I am director of the Thomas A. Edison Papers, which includes a book edition of transcribed and annotated documents and an online digital image edition. My major interest in DH is extending the usefulness of our editions. In that connection, members of the editorial team have been writing essays drawn from research for our book edition that examine Edison and Innovation and that link to key documents in both the book image editions. We are currently developing a crowdsourcing transcription project to enable more Edison Papers manuscripts to be made keyword searchable and easier to read. We are also interested in finding ways to make the Edison Papers more accessible for digital pedagogy. Among our efforts is a Google map of Thomas Edison’s New Jersey which includes summaries and historic images. We are also looking to develop additional research tools, including a virtual Edison library project that would include Edison’s marginalia from his library books and provide information drawn from the Papers about how the books were used in the laboratory research by Edison and his staff.

Meredith McGill (English)

Meredith L. McGill’s research and teaching focuses on American literature, book and media history, and poetry and poetics. She is the author of American Literature and the Culture of Reprinting, 1837-1853 (2003; repr. 2007) a study of nineteenth-century American resistance to tight control over intellectual property. She has edited two collections of essays: Taking Liberties with the Author (2013), which explores the persistence of the author as a shaping force in literary criticism, and The Traffic in Poems: Nineteenth-Century Poetry and Transatlantic Exchange (2008), in which a variety of scholars model ways of understanding nineteenth-century poetry within a transatlantic frame. Her overview of the last thirty-five years of scholarship on book history and intellectual property can be found in Book History 16 (2013). She is currently completing a study of poetry and mass-culture in the antebellum US.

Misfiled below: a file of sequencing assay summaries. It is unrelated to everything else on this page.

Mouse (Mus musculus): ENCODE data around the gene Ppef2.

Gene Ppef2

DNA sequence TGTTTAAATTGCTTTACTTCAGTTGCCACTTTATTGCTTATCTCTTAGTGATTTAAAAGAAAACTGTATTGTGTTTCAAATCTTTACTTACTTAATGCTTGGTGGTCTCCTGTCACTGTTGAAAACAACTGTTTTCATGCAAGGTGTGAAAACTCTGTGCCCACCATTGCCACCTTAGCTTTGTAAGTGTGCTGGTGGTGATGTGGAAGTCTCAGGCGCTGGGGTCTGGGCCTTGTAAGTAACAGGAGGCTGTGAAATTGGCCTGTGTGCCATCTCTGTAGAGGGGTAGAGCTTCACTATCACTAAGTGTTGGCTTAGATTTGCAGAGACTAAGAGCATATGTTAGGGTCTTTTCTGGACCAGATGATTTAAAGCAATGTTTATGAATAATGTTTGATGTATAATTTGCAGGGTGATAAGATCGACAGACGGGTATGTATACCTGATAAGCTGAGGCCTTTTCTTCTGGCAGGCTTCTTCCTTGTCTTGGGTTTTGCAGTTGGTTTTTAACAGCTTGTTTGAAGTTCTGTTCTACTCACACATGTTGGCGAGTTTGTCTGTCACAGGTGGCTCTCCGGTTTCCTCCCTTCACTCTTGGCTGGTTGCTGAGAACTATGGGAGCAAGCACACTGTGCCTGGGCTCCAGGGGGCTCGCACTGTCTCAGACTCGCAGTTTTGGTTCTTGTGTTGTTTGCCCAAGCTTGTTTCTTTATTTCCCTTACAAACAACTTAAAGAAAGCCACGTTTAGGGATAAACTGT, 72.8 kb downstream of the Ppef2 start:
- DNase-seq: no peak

Andrew Parker (French and Comparative Literature)

My research concerns the history and practices of literary theory, especially post-war theory in France and its world-wide dissemination. From this perspective, I’m interested in the digital humanities for the ways that it helps to decenter “the primacy of the human subject,” the expectation that consciousness is both the ground and the goal of cultural analysis. Current work includes preparation for an online, bilingual edition of Julio Cortázar’s iconic novel Rayuela/Hopscotch (1963), an experiment in aleatory narrative that seems, today, to have been made for a digital environment.

Jamie Pietruska (History)